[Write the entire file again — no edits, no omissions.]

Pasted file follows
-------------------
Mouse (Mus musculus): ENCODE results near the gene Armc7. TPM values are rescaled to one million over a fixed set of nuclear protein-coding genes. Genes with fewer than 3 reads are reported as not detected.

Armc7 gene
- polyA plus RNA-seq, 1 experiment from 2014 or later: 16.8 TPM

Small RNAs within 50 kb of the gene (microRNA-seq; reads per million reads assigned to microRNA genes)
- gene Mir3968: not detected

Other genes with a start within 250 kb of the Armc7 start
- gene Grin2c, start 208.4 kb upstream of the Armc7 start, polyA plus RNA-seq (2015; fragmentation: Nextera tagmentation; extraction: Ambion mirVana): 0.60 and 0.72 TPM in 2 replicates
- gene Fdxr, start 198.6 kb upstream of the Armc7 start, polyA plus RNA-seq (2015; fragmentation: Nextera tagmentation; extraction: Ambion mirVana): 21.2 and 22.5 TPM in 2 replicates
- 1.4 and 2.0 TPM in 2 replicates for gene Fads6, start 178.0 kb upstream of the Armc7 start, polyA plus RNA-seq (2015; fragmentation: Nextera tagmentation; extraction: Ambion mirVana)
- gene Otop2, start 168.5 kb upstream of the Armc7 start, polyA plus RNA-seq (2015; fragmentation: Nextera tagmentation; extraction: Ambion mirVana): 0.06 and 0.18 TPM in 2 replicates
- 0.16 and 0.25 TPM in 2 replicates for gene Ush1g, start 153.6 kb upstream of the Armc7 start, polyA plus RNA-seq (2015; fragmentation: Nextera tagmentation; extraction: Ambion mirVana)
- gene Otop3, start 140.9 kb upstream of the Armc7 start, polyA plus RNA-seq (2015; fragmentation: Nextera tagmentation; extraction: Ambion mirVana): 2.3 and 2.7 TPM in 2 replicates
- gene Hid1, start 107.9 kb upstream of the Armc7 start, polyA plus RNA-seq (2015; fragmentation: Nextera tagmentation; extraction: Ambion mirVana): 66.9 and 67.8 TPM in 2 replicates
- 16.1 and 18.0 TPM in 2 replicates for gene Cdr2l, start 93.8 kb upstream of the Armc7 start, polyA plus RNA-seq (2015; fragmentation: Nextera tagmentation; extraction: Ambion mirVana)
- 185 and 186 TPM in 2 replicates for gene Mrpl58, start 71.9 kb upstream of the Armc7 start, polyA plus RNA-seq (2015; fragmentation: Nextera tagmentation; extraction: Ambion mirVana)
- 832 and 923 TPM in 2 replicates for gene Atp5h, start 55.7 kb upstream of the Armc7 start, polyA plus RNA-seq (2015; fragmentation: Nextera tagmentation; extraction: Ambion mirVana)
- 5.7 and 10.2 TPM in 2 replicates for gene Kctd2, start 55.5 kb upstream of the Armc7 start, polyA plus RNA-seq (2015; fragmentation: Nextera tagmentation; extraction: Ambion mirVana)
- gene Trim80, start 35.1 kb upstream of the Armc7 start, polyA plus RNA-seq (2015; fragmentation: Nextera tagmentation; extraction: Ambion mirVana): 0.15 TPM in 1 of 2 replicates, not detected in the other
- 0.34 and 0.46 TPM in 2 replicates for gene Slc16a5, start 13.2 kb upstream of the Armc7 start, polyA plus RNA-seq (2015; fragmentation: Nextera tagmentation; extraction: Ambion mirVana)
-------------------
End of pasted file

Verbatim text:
Mouse (Mus musculus): ENCODE results near the gene Armc7. TPM values are rescaled to one million over a fixed set of nuclear protein-coding genes. Genes with fewer than 3 reads are reported as not detected.

Armc7 gene
- polyA plus RNA-seq, 1 experiment from 2014 or later: 16.8 TPM

Small RNAs within 50 kb of the gene (microRNA-seq; reads per million reads assigned to microRNA genes)
- gene Mir3968: not detected

Other genes with a start within 250 kb of the Armc7 start
- gene Grin2c, start 208.4 kb upstream of the Armc7 start, polyA plus RNA-seq (2015; fragmentation: Nextera tagmentation; extraction: Ambion mirVana): 0.60 and 0.72 TPM in 2 replicates
- gene Fdxr, start 198.6 kb upstream of the Armc7 start, polyA plus RNA-seq (2015; fragmentation: Nextera tagmentation; extraction: Ambion mirVana): 21.2 and 22.5 TPM in 2 replicates
- 1.4 and 2.0 TPM in 2 replicates for gene Fads6, start 178.0 kb upstream of the Armc7 start, polyA plus RNA-seq (2015; fragmentation: Nextera tagmentation; extraction: Ambion mirVana)
- gene Otop2, start 168.5 kb upstream of the Armc7 start, polyA plus RNA-seq (2015; fragmentation: Nextera tagmentation; extraction: Ambion mirVana): 0.06 and 0.18 TPM in 2 replicates
- 0.16 and 0.25 TPM in 2 replicates for gene Ush1g, start 153.6 kb upstream of the Armc7 start, polyA plus RNA-seq (2015; fragmentation: Nextera tagmentation; extraction: Ambion mirVana)
- gene Otop3, start 140.9 kb upstream of the Armc7 start, polyA plus RNA-seq (2015; fragmentation: Nextera tagmentation; extraction: Ambion mirVana): 2.3 and 2.7 TPM in 2 replicates
- gene Hid1, start 107.9 kb upstream of the Armc7 start, polyA plus RNA-seq (2015; fragmentation: Nextera tagmentation; extraction: Ambion mirVana): 66.9 and 67.8 TPM in 2 replicates
- 16.1 and 18.0 TPM in 2 replicates for gene Cdr2l, start 93.8 kb upstream of the Armc7 start, polyA plus RNA-seq (2015; fragmentation: Nextera tagmentation; extraction: Ambion mirVana)
- 185 and 186 TPM in 2 replicates for gene Mrpl58, start 71.9 kb upstream of the Armc7 start, polyA plus RNA-seq (2015; fragmentation: Nextera tagmentation; extraction: Ambion mirVana)
- 832 and 923 TPM in 2 replicates for gene Atp5h, start 55.7 kb upstream of the Armc7 start, polyA plus RNA-seq (2015; fragmentation: Nextera tagmentation; extraction: Ambion mirVana)
- 5.7 and 10.2 TPM in 2 replicates for gene Kctd2, start 55.5 kb upstream of the Armc7 start, polyA plus RNA-seq (2015; fragmentation: Nextera tagmentation; extraction: Ambion mirVana)
- gene Trim80, start 35.1 kb upstream of the Armc7 start, polyA plus RNA-seq (2015; fragmentation: Nextera tagmentation; extraction: Ambion mirVana): 0.15 TPM in 1 of 2 replicates, not detected in the other
- 0.34 and 0.46 TPM in 2 replicates for gene Slc16a5, start 13.2 kb upstream of the Armc7 start, polyA plus RNA-seq (2015; fragmentation: Nextera tagmentation; extraction: Ambion mirVana)